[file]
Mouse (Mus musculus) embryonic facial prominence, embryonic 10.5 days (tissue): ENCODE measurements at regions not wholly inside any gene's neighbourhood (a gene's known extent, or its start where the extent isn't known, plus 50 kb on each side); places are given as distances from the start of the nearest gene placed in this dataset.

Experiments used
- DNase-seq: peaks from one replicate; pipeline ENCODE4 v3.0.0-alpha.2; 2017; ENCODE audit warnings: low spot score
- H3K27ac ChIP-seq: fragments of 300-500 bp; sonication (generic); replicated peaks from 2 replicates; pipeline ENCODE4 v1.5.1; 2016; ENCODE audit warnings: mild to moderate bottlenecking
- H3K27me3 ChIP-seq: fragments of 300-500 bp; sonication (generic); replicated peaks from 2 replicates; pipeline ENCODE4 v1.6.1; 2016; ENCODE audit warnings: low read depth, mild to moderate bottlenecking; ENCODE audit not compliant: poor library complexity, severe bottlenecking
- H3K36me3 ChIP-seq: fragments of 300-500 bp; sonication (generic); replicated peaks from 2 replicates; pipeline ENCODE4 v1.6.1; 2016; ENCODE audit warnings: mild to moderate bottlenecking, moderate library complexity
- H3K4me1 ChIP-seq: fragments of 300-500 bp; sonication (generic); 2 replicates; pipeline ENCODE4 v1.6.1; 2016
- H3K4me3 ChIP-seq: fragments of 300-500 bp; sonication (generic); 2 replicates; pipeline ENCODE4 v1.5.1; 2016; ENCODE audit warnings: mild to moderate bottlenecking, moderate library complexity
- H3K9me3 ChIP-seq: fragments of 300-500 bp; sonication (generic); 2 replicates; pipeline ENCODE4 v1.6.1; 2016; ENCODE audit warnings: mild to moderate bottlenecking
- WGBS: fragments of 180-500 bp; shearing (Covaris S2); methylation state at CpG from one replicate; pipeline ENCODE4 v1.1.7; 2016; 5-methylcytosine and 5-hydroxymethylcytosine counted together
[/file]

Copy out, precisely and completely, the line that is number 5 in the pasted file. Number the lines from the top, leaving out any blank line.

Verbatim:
- H3K27me3 ChIP-seq: fragments of 300-500 bp; sonication (generic); replicated peaks from 2 replicates; pipeline ENCODE4 v1.6.1; 2016; ENCODE audit warnings: low read depth, mild to moderate bottlenecking; ENCODE audit not compliant: poor library complexity, severe bottlenecking